The Anglican diocese operates in five countries and, as the Anglican Communion all over the world, makes an enormous contribution to the wellbeing of the societies in which it is present. As we’ve heard, it runs school, hospitals, clinics – we’re opening a new clinic tomorrow – and this is what Anglicanism does throughout the world. It is an extraordinary part of the Church and a huge privilege to be involved in it.

The life of the Church springs from its experience of the love of Jesus Christ, the love of God through Jesus Christ, which overflows to the communities around us. And that is indeed the challenge for our churches throughout the world, and especially this part of the world. Jerusalem is, as we know, the centre of the world in so many ways. The centre of three great faiths, the centre of much of the news that we hear; the centre in both good ways and bad ways. It is essential that Jerusalem remains an open city, with full access to the religious sites which are holy to three faiths. And it is essential that round the world we support those who bear the burden of ensuring the openness of those holy sites and who are the stewards of this place in the face of challenges that are different in each generation. Those challenges will in the end, as we have heard so eloquently already from Bishop Suheil and from His Beatitude the Patriarch, that can only be faced with clear speaking and can only be achieved when there is peace with justice and security for all the people of the region. Where people are left out, there will be no security, no justice, no peace.

Finding ways of living together after the great traumas, tragedies, of so many years is a huge challenge. And it will come when there is a change of heart. Bishop Suheil spoke so eloquently and so powerfully, and I want to echo his words: that where we seek power and security, we will find neither. The teaching of Jesus Christ is when we give our lives away, then we find what we seek. And I thank you, Bishop, for your witness and testimony in this area.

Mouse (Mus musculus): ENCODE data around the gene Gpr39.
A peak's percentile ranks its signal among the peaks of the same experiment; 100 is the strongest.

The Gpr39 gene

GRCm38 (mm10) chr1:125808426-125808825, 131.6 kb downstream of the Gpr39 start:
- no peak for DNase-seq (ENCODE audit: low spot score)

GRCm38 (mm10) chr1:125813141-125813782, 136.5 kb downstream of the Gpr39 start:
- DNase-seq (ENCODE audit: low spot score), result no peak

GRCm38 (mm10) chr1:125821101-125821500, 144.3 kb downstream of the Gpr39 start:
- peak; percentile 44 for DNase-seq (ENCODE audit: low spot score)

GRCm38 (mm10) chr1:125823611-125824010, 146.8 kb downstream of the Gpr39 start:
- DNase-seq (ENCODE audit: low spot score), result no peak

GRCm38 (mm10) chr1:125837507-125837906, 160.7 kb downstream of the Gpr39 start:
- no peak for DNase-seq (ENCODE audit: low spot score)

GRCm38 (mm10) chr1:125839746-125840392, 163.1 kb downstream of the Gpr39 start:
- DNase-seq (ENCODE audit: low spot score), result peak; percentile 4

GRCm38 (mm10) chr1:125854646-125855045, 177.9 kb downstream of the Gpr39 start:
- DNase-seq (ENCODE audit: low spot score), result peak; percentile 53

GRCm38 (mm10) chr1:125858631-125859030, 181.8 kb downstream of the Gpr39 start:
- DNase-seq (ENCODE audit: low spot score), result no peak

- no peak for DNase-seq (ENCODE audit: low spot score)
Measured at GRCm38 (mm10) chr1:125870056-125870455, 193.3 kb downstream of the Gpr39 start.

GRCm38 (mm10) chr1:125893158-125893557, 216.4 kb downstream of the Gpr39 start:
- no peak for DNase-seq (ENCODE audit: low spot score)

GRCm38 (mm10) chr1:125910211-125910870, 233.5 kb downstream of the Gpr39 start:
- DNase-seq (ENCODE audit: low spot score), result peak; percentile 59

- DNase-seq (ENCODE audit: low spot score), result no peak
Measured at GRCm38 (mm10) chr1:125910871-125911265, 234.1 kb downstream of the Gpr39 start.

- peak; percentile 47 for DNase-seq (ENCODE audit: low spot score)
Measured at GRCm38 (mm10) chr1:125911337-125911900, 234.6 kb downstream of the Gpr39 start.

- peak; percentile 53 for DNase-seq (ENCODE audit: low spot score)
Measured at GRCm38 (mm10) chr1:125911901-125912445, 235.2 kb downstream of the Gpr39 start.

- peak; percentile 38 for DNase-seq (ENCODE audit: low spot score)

His Beatitude the Patriarch spoke earlier at our meeting this afternoon of reconciliation. And that has been a passion of mine for many, many years. Partly in this area, but also in other parts of the world where there is also great killing and great suffering. Reconciliation comes from knowing our own reconciliation and our own peace, and it leads, as we are reconciled to God – and as Christians we believe we are reconciled to God through the love and grace of Jesus Christ – we are able to offer hospitality and holiness to those with whom we disagree, and find their humanity, and find love, and find reconciliation. There is no other way than finding each others’ humanity, recognising it, and seeing in it the image of God.

I was deeply grateful today for the award that the Patriarch so kindly gave me of the Holy Sepulchre. It is a great privilege to have been drawn into your fellowship. It’s a privilege I hope to continue over these years that God gives me in this work, and to seek – with so many others around the world – to serve all the people of this region, without exception, but seeking also and always praying for peace with justice and security. Thank you for your welcome.

Bishop Suheil Dawani’s address at St George’s Cathedral, Jerusalem, 26 June 2013

Good evening, friends, Your Beatitudes, Bishops, Excellences, clergy, ladies and gentlemen. This evening we are gathered with our very special and honoured guest, His Grace the Most Revered Justin Welby, the 105th Archbishop of Canterbury and his wife, and the rest of the delegation. It is his first visit to the Holy Land in his new ministry, and the first official function to be held in this new Bishop’s Peace Garden.

I am deeply grateful for your presence in Jerusalem, Your Grace. Hosting you in this garden marks the commitment of my episcopacy to peace and reconciliation between the three official religions and two peoples of the Holy Land. This garden, with its 200-year-old olive trees, is itself a symbol of the peace mentioned in all three holy books. It provides us with the opportunity to be still, and to know tranquility amidst the business of life. And like all gardens, it teaches us that what we tend to most will do best.